Here’s How the Adoption Protection Act Hearings Went

March 23

Dear Friends,

Thank you for responding in force to our “call to action” last week. Nearly 200 of you contacted the members of the legislature and asked them to support the Adoption Protection Act. Several lawmakers told me they were impressed by the level of response.

You made a difference – but the work isn’t finished.

Hearings for HB 2687 (House) and SB 401 (Senate) went well. Proponents included Family Policy Alliance of Kansas, Kansas Catholic Conference, Bethany Christian Services, Catholic Charities, The Truth Caucus, Concerned Women for America, American Family Action of Kansas, a birth mother, several adoptive parents, and leaders of several private, faith-based adoption providers. Importantly, Department of Children and Families provided testimony in support.

On the other side were Equality Kansas, the ACLU, the Kansas Bar Association, and a few other groups. Adoptive parents in same-sex relationships testified as well. Sadly, they were misinformed about the bill, but in questioning we were able to correct their understanding. The Adoption Protection Act would not change their legal right to adopt.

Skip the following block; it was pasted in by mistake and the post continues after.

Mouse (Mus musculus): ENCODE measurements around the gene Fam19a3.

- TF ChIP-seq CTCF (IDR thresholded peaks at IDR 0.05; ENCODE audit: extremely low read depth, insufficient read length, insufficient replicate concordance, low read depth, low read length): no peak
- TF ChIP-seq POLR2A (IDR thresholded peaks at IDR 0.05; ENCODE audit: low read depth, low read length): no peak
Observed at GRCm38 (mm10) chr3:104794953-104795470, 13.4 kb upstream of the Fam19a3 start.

The most alarming aspect of the opposition testimony was the insistence that state funds should not be given to groups that “discriminate.” Now, the fact is that private, faith-based adoption agencies do not receive state funding for adoptions. Nevertheless, the opposition insisted this was a problem. Their position is contrary to the long American tradition of recognizing the vital contributions faith-based agencies make to their communities. Creating a litmus test over sexual politics that bars people of faith from participating in the public square is a violation of a fundamental First Amendment right and would only result in fewer services for people in need.

What’s next?

To move ahead, the Adoption Protection Act must be “worked.” (A hearing in which members of the committee introduce and vote on amendments, etc.) The Chairman of the House committee has yet to schedule a hearing to work the bill.

He needs to hear directly from you.

Representative Barker’s office number is (785) 296-7674. His email is The message is simple: “Please work the Adoption Protection Act as soon as possible.”

 When you call, you will reach his assistant. You may ask to speak to him or simply leave a message with his assistant.

 That’s it. Small message – big implications.


Eric Teetsel
President and Executive Director